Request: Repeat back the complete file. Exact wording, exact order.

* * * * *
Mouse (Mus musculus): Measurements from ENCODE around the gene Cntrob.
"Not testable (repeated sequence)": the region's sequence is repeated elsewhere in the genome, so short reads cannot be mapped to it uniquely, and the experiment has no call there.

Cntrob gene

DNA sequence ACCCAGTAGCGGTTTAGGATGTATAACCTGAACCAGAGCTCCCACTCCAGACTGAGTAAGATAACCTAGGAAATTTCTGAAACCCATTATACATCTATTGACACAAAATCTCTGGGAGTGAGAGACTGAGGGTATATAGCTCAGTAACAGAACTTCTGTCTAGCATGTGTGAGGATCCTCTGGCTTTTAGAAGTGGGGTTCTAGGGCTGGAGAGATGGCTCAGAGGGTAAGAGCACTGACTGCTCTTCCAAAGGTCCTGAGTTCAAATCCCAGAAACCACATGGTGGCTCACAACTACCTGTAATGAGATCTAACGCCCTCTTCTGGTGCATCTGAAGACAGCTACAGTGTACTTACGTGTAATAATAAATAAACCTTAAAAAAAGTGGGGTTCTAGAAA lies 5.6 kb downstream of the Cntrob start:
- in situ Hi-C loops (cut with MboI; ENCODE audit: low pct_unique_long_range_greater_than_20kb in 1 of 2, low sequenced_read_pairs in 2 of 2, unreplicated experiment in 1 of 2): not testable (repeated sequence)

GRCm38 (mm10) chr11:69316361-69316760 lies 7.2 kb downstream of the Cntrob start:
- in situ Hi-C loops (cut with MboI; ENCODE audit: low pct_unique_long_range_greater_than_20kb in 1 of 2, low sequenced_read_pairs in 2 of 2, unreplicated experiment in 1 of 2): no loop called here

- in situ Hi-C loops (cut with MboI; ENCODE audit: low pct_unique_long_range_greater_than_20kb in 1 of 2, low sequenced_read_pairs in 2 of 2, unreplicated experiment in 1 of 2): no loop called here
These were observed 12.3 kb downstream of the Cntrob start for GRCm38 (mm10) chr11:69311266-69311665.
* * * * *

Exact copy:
Mouse (Mus musculus): Measurements from ENCODE around the gene Cntrob.
"Not testable (repeated sequence)": the region's sequence is repeated elsewhere in the genome, so short reads cannot be mapped to it uniquely, and the experiment has no call there.

Cntrob gene

DNA sequence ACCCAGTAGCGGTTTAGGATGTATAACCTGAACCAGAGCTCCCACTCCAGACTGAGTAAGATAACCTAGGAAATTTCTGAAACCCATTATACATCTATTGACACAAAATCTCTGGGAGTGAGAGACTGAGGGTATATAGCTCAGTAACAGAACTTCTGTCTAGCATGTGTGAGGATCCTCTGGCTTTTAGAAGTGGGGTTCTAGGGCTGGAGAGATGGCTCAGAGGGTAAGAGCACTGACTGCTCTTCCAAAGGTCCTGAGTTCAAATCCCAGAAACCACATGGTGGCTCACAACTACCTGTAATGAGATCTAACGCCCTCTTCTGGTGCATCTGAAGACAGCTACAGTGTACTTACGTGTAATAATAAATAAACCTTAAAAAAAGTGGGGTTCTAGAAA lies 5.6 kb downstream of the Cntrob start:
- in situ Hi-C loops (cut with MboI; ENCODE audit: low pct_unique_long_range_greater_than_20kb in 1 of 2, low sequenced_read_pairs in 2 of 2, unreplicated experiment in 1 of 2): not testable (repeated sequence)

GRCm38 (mm10) chr11:69316361-69316760 lies 7.2 kb downstream of the Cntrob start:
- in situ Hi-C loops (cut with MboI; ENCODE audit: low pct_unique_long_range_greater_than_20kb in 1 of 2, low sequenced_read_pairs in 2 of 2, unreplicated experiment in 1 of 2): no loop called here

- in situ Hi-C loops (cut with MboI; ENCODE audit: low pct_unique_long_range_greater_than_20kb in 1 of 2, low sequenced_read_pairs in 2 of 2, unreplicated experiment in 1 of 2): no loop called here
These were observed 12.3 kb downstream of the Cntrob start for GRCm38 (mm10) chr11:69311266-69311665.